An Englishman in New York
The Movie

August begins with a revival or is it the resurrection of Quentin Crisp! John Hurt will reprise his most famous role, a character he played to much acclaim in 1975, in a new biopic covering Mr. Crisp’s life and the people he encountered while living in New York City during the 1980s and 1990s. The title of this new movie is An Englishman in New York, named after a song Police singer Sting wrote about the flamboyant gay writer. The movie will be directed by Richard Laxton, and produced by Amanda Jenks at Leopardrama for ITV1.

Laura Mackie, ITV's director of drama, said it was "a real thrill" to enable Hurt "to reprise such an iconic role". According to its production company Leopardrama, An Englishman in New York picks up where The Naked Civil Servant left off, which was produced by Thames Television for ITV and was originally transmitted in December 1975. "It is a great honor for us to be working with John Hurt in one of his most seminal roles," said Leopardrama executive producer James Burstall.

Leopardrama’s press release reads, “New Yorkers immediately embrace Quentin and his witty waspish ways, and before long he is being wined and dined by celebrities in every corner of Manhattan. . . . A shining light of the chattering classes, Quentin befriends Patrick, a young artist who opens his eyes to the possibility that intimate human relationships—something Quentin has spent his life running away from—can work. But, as is so often the case with the maverick gay writer, Quentin cannot help but shock and, at a public event, he quips that the burgeoning AIDS crisis is “a fad”. Quentin is suddenly dropped from high society. . . . Then, out of the blue, he is rediscovered by English pop star Sting and immortalized in Sting’s famous song “An Englishman in New York”. Could this be the start of Quentin’s revival?”

Brian Fillis wrote the movie script. He previous credits include the biographical TV dramas Fear of Fanny, about television chef Fanny Craddock, and The Curse of Steptoe, about Steptoe and Son star Harry H. Corbett. Mr. Fillis recently said, “The pre-production for 'An Englishman in New York' proceeds well; the shoot begins in exactly three weeks time. Yesterday, John Hurt spent the day trying on costumes—and the three wigs which have been created for the role by the wig designer who worked on 'The Naked Civil Servant' back in 1975. A bit of crew continuity which gladdens my heart . . . and John's too, apparently. I'm told that, once in costume, he instantly began to carry himself differently. The hip slid subtly outwards and the head and arm movements became more 'studied'. Mr. Hurt's Quentin Crisp is slowly, gently returning to us after thirty three years."

In preparation for the role, John Hurt has clipped away his hair and now sports a baldhead. “It's all gone,” exclaimed Mr. Hurt, who has rid himself of his full head of hair for the filming of An Englishman in New York. “It's great for the summer actually, I don't have to worry so much about this heat.” He continues, “I'm going to do the last 20 years of Quentin Crisp's life. It's daunting. It's a long way to go back but I'm looking forward to it."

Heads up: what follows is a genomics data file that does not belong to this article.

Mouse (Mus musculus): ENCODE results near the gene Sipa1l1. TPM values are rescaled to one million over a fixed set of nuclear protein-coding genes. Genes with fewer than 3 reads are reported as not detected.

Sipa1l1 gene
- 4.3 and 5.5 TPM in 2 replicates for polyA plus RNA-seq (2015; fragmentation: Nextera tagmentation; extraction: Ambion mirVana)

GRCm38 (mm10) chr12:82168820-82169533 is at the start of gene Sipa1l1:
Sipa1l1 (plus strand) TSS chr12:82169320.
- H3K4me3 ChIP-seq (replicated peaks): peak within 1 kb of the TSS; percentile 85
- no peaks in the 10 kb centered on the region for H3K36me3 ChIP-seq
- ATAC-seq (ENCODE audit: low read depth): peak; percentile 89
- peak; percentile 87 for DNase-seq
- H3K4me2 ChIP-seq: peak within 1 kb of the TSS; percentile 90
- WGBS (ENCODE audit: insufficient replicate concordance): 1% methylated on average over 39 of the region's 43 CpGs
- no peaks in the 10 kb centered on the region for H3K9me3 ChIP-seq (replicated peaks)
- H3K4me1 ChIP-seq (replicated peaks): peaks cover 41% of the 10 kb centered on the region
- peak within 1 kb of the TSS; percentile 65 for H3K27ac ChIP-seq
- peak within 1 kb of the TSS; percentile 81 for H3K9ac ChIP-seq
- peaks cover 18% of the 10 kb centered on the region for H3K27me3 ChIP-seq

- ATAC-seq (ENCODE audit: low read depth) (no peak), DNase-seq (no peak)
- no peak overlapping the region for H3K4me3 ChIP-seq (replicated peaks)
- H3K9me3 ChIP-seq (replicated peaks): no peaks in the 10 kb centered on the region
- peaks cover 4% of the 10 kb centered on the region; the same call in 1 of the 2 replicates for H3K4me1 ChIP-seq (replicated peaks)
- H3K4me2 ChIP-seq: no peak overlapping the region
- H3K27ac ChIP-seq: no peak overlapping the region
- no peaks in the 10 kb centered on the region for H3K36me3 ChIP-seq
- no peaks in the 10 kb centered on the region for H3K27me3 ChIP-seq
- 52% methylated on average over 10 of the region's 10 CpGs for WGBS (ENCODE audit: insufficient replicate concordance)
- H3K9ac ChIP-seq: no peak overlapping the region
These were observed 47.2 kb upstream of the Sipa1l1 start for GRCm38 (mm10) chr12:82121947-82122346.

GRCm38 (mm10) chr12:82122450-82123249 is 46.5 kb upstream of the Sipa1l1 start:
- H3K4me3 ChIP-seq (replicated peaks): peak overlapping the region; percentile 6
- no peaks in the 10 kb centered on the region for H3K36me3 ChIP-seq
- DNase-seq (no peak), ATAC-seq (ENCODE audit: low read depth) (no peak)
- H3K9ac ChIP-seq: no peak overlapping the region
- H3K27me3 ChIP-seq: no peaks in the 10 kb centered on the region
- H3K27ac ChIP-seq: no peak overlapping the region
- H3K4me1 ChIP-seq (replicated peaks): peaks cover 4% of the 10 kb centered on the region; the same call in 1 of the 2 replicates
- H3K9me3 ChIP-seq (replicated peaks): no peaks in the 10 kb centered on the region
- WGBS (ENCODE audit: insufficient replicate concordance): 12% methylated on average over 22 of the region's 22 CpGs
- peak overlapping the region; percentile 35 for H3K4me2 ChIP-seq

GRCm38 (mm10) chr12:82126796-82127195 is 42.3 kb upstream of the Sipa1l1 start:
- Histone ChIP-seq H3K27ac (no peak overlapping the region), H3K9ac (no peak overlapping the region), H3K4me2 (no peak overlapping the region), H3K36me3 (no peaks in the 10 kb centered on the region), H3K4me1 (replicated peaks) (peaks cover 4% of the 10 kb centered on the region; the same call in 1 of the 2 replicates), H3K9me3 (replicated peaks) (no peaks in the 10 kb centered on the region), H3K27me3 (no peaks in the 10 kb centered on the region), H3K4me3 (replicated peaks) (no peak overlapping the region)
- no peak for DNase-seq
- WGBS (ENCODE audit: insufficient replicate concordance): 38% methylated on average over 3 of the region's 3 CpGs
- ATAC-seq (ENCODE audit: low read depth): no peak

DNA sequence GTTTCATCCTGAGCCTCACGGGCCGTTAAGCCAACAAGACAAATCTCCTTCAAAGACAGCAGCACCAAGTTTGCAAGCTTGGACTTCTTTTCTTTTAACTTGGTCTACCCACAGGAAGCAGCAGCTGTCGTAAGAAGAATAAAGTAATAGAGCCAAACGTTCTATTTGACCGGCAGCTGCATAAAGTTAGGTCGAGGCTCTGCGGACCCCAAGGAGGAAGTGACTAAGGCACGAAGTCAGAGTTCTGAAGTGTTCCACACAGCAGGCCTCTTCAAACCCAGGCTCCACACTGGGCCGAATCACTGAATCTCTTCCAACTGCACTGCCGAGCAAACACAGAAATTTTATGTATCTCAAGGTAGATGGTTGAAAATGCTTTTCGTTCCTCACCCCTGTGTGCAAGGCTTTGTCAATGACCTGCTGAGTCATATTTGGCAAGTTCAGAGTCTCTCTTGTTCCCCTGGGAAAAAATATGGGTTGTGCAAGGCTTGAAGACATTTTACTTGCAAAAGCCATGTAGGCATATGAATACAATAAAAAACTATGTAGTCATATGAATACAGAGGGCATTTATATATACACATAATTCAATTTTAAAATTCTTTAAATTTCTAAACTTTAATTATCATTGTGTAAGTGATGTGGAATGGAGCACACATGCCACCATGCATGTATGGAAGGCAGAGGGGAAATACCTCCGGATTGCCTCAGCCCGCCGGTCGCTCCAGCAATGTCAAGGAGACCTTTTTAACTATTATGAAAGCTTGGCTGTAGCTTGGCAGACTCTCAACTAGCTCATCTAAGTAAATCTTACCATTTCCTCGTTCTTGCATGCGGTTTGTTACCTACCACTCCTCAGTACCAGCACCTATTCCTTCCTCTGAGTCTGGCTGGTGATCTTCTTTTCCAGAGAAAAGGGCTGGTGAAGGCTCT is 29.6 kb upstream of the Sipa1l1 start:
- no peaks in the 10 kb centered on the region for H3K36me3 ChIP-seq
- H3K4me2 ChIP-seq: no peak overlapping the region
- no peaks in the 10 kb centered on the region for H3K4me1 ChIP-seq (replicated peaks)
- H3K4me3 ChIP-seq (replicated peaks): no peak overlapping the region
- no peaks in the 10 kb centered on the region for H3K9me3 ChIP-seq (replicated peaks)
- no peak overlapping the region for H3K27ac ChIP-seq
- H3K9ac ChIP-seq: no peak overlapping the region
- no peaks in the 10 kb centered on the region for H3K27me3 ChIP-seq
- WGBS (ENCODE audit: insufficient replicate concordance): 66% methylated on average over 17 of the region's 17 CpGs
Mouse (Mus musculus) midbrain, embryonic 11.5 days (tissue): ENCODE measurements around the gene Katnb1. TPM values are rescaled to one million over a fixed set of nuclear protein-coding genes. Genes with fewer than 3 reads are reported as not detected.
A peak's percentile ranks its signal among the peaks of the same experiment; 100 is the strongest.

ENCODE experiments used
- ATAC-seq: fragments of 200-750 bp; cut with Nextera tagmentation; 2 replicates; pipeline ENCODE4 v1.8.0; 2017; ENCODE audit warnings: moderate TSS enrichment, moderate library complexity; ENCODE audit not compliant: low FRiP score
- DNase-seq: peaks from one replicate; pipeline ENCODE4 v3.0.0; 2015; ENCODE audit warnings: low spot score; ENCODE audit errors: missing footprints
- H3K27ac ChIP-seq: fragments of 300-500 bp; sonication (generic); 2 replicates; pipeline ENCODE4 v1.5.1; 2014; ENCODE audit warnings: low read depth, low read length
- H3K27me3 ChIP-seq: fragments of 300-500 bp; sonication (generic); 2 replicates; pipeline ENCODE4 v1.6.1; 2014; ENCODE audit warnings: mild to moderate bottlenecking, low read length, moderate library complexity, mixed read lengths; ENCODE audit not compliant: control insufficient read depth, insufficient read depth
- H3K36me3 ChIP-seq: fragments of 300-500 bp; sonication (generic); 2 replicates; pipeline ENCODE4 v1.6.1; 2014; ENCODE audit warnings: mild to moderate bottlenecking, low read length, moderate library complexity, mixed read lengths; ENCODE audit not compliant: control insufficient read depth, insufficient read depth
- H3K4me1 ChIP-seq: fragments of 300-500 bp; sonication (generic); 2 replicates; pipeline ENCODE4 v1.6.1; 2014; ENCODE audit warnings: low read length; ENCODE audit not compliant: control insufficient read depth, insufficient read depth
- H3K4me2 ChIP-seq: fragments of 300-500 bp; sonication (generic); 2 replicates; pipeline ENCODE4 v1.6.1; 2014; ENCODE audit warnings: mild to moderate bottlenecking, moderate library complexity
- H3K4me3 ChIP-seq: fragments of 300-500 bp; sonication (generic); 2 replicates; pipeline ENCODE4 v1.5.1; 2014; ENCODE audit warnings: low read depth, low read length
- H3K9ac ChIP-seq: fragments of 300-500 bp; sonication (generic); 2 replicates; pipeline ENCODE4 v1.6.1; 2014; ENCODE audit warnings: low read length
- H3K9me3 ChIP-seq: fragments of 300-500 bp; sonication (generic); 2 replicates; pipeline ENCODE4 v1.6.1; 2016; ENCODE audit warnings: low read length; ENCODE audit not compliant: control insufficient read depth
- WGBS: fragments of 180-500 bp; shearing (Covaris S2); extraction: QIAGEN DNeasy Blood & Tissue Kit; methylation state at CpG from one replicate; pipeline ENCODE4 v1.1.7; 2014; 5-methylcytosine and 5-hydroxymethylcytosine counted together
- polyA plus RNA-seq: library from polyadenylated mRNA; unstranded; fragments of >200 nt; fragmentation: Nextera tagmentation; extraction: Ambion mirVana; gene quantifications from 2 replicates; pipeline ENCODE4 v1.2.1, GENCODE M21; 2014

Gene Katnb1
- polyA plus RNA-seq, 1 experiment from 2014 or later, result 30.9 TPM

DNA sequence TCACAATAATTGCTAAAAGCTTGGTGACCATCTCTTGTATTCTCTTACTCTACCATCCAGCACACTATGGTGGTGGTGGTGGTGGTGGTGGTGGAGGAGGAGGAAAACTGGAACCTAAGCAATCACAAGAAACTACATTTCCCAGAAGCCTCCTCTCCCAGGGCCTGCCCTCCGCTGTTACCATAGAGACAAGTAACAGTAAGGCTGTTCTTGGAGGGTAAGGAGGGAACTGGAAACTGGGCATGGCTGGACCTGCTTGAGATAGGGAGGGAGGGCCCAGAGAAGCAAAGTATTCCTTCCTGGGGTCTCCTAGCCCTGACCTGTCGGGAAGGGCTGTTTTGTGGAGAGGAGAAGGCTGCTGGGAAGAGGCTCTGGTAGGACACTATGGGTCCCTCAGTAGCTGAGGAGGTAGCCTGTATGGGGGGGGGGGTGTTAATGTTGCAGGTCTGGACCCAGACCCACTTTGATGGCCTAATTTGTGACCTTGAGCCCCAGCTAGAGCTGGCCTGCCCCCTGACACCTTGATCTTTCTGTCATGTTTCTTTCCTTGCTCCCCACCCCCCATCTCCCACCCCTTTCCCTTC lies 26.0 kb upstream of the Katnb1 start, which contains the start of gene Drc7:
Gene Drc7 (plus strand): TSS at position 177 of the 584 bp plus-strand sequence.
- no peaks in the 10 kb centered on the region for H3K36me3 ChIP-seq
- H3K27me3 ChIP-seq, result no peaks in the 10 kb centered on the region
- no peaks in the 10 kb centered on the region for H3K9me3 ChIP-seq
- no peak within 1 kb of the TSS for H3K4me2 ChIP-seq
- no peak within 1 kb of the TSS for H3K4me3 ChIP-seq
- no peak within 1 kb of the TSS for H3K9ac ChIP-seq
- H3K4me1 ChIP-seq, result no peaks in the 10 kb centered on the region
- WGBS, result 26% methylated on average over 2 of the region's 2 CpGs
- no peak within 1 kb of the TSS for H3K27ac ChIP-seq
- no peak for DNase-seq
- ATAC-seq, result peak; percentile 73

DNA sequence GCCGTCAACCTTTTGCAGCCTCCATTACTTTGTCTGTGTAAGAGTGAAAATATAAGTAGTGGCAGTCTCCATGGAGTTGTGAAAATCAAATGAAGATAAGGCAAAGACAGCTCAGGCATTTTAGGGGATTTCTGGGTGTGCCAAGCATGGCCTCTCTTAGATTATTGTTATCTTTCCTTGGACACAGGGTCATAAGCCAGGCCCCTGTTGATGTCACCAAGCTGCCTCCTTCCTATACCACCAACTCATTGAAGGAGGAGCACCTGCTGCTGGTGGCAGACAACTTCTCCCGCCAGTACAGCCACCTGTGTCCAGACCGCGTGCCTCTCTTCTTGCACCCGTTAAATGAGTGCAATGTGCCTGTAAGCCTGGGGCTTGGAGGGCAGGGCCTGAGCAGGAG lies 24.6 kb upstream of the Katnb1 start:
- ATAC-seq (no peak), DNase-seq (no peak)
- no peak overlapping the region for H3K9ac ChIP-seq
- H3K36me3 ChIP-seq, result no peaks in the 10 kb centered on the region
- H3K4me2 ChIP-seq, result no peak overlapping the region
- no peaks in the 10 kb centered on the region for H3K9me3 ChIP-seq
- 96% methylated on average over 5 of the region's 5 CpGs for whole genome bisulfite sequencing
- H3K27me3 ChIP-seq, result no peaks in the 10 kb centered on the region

Mr. Hurt burst onto the screen in 1975, with a Bafta-winning role as Quentin Crisp, the self-described “stately homo of England” in the ground-breaking TV movie, The Naked Civil Servant. The role, a delicate portrait of steely dignity in the face of brutal mob rule, was a revelation. “That was my break,” he says. “Some said it would ruin my career, but it made everything possible.”

Mr. Crisp himself would often refer to the actor as “my representative here on Earth”, while Mr. Hurt says that his relationship with Crisp (who died in 1999) is sweetly circular. “I shall play him with slightly more cynicism,” he says, voice rising to a reedy half-whisper. “More thoughtful this time. It was really The Naked Civil Servant in 1975 that put me on the radar. It was so autre, as Quentin would say. Everyone told me not to do it. It will wreck your career. You're going too far. You will be typecast as a homosexual after this. At the time it was considered so outrageous. The mailbag I got after making that . . . the people . . ."

Homophobic insults? "No. Gratitude. It changed people's lives. It was fascinating for me to find out how all these men had been living with this secrecy." The 68-year-old won a Bafta TV award for his original performance.

Quentin Crisp, who once described himself as the "Stately Homo of England", died on November 21, 1999 at the age of ninety. The Naked Civil Servant, the first volume of his autobiography, was first published in 1968, and is “seminal” to the Crisp lexicon. The book was published for the first time in the U.S. on September 18, 1977.

Filming for An Englishman in New York began in New York City on August 18th, 2008 and concluded on October 9, 2009 in London. An Englishman in New York made its world premiere at The Berlin International Film Festival's Panaroma on February 11, 2009. A press viewing was held on February 7, 2009. Its English debut was at t
he 23rd London Lesbian & Gay Film Festival, with screenings on March 26th and 27th. Click here for more info! Also shown was Uncle Denis?, a film by Quentin's great-nephew Adrian Goycoolea! The movie's New York premiere was on April 27, 2009 at the Tribeca Film Festival.

Read more about the movie here and the cast and crew here.
See images of John Hurt as Quentin Crisp from the movie here!
See Leopardrama's trailer here!

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